Diagnosis of Alagille syndrome can be challenging due to variable presentation of the clinical manifestations, which may vary even among individuals from the same family sharing the same mutation.2 This lack of a genotype-phenotype correlation—or lack of a strong correlation between mutation type, clinical presentation, and severity—also complicates diagnosis.1,3,5

The clinical diversity and the fact that bile duct paucity and cholestasis can occur in many other diseases may result in the under- or misdiagnosis of Alagille syndrome; molecular genetic testing, therefore, provides valuable confirmation, especially in milder cases or in diagnosis of extended family.1,6

Molecular genetic testing approaches can include a combination of gene-targeted testing (serial single-gene testing, multigene panel) and comprehensive genomic testing (exome sequencing, exome array, genome sequencing), depending on the phenotype.5

Gene-Targeted Testing

When the phenotypic and laboratory findings suggest the diagnosis of Alagille syndrome, individuals are likely to be diagnosed using molecular genetic testing, which can include serial single-gene testing or use of a multigene panel5:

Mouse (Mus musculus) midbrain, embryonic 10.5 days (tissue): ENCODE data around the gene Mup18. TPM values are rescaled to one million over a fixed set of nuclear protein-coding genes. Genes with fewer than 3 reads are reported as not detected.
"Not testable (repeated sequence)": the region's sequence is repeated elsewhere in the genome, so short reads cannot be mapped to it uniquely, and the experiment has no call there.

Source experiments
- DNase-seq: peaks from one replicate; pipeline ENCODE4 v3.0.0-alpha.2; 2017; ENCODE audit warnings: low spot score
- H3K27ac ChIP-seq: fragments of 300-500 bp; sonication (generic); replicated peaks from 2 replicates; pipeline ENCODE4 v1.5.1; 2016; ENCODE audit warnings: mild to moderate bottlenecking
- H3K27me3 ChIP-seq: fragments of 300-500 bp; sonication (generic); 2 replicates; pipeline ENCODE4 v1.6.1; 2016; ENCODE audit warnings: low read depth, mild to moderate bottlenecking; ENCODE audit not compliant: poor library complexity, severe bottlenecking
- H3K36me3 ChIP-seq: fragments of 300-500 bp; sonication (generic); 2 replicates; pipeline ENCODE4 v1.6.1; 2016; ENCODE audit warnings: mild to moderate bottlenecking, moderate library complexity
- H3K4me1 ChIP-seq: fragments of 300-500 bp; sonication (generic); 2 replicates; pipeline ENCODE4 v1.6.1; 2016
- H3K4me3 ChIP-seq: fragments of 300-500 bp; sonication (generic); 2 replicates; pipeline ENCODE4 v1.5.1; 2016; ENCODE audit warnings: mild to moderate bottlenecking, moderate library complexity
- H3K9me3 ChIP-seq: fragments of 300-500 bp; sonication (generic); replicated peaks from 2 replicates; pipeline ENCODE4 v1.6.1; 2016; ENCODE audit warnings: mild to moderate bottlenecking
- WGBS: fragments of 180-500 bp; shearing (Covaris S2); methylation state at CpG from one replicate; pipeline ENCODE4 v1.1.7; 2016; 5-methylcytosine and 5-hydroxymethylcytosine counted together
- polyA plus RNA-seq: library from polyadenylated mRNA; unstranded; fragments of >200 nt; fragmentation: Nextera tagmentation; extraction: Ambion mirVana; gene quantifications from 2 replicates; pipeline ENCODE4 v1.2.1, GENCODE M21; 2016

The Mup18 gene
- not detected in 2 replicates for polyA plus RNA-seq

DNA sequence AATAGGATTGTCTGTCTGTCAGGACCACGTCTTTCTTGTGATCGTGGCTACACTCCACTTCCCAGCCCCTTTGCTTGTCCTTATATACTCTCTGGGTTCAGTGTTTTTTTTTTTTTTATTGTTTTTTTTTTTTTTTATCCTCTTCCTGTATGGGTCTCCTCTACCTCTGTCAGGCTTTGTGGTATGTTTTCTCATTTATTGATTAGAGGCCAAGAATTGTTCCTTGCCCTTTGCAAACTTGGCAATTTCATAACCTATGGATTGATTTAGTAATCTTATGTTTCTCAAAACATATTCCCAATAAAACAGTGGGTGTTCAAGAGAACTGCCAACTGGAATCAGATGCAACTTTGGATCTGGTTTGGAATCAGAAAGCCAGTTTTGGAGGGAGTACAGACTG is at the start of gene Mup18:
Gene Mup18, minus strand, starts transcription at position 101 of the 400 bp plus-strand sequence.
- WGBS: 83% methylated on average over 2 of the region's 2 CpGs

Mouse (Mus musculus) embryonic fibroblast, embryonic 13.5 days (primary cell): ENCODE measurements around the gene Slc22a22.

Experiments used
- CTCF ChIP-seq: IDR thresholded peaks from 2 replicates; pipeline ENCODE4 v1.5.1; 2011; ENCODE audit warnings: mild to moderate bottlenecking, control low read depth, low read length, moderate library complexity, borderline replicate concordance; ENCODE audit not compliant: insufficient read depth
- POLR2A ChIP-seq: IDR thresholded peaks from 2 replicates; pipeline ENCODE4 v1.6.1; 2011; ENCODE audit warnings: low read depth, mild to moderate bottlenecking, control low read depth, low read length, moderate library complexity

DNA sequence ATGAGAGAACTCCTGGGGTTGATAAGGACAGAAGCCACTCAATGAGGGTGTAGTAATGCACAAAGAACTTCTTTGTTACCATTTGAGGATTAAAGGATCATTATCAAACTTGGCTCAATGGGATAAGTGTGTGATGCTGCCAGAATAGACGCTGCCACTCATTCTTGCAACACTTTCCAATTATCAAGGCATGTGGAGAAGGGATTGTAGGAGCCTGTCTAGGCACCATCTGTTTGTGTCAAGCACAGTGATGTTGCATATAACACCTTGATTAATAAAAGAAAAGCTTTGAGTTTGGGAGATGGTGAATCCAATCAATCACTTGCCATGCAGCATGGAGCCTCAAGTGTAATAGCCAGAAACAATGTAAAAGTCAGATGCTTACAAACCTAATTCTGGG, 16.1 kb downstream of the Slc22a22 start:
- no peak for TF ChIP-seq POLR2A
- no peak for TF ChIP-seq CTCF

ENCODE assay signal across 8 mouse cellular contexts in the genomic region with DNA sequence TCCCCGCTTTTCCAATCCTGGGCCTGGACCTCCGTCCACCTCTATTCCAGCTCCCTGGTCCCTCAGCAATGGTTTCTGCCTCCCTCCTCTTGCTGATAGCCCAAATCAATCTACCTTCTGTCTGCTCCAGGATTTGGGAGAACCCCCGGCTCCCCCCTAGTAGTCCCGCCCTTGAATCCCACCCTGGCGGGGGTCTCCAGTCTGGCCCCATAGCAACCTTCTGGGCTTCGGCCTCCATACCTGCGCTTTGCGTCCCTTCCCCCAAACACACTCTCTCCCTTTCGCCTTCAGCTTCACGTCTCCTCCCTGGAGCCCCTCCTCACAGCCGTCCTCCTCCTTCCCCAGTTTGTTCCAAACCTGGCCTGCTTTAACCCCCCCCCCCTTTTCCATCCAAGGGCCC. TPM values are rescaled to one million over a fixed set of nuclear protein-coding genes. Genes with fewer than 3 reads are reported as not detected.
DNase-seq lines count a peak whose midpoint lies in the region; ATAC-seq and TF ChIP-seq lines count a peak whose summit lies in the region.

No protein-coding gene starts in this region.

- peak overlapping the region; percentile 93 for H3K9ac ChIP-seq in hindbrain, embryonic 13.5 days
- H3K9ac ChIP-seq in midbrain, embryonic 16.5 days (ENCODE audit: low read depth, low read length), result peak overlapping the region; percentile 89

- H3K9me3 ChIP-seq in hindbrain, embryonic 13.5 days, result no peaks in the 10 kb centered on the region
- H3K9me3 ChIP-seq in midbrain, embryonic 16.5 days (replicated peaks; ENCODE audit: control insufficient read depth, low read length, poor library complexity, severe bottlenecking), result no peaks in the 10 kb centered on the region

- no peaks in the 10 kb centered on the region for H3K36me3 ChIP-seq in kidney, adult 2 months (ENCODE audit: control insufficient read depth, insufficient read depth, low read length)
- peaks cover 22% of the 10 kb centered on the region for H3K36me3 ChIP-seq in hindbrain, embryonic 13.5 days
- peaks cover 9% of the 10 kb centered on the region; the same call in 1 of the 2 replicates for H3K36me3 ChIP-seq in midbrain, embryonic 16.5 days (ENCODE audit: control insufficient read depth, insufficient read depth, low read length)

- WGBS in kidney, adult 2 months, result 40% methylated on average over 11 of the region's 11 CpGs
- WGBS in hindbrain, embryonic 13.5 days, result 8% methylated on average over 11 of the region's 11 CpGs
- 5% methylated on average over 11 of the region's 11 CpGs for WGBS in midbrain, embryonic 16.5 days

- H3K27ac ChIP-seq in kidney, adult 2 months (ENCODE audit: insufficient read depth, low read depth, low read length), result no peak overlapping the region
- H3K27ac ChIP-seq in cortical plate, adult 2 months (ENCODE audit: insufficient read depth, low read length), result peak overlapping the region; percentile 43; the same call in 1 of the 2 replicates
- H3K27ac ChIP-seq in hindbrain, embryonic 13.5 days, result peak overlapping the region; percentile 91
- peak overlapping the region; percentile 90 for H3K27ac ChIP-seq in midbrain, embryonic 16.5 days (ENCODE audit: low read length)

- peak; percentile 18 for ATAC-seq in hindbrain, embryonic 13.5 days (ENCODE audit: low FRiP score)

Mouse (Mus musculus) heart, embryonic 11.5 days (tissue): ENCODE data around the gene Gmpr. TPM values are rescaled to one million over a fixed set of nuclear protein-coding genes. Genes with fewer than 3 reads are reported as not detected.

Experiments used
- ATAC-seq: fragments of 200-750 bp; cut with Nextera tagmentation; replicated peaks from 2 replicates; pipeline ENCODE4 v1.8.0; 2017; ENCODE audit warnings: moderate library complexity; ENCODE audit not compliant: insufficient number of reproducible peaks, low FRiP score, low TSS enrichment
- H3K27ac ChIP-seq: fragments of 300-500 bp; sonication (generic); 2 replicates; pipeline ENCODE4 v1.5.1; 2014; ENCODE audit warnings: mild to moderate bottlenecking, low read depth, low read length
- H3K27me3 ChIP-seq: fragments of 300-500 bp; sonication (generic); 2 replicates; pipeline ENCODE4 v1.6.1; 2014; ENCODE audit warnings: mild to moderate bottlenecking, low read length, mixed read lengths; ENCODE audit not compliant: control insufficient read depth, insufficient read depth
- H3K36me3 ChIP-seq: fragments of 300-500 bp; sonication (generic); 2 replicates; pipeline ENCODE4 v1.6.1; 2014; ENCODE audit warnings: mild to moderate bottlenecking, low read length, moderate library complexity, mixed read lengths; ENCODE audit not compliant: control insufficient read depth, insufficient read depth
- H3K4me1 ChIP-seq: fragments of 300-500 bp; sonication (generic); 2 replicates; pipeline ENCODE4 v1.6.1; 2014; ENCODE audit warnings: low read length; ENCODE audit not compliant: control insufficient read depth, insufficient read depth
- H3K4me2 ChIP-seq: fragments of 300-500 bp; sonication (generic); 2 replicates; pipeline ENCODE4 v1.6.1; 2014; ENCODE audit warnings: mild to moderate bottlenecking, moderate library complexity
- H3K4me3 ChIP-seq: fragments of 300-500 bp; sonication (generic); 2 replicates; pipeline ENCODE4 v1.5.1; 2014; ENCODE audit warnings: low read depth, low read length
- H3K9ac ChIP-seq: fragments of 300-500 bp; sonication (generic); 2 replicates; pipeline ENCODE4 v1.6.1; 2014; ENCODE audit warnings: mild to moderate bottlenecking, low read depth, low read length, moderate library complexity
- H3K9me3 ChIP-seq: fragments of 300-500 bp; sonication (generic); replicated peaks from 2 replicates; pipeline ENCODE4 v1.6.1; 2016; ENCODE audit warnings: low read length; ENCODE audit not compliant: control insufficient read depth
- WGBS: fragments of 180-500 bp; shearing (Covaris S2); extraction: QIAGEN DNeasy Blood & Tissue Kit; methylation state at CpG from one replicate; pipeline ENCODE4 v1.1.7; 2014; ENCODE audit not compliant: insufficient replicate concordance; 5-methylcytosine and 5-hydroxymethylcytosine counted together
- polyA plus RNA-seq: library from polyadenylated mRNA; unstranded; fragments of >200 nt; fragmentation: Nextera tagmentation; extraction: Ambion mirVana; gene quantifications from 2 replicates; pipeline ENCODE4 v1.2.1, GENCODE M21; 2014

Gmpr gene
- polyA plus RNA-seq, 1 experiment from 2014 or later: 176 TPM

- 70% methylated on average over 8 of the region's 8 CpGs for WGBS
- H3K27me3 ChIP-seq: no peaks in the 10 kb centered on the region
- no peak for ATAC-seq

• Serial single-gene testing is where analysis for pathogenic variants for the JAG1 gene is first performed. If no variants are identified and there is strong clinical suspicion of Alagille syndrome diagnosis, then NOTCH2 molecular genetic testing is performed
  • A multigene panel covers JAG1, NOTCH2, and other genes of interest at once in order to identify the genetic cause of the condition at a reasonable cost while limiting identification of variants of uncertain significance (VUS) and pathogenic variants in genes that do not explain the underlying phenotype

Comprehensive Genomic Testing

When the diagnosis of Alagille syndrome is suspected, but an individual does not meet the clinical diagnostic criteria, comprehensive genomic testing—which does not require the identification of the gene(s) likely involved—is the best option. Exome sequencing is most commonly used; genome sequencing is also possible. Although fewer patients have been reported to have pathogenic NOTCH2 variants, those who do have a lower prevalence of cardiac, vertebral, and facial abnormalities than those with pathogenic JAG1 variants.5

For more information about genetic testing and/or to get started, visit Travere Therapeutics, Inc.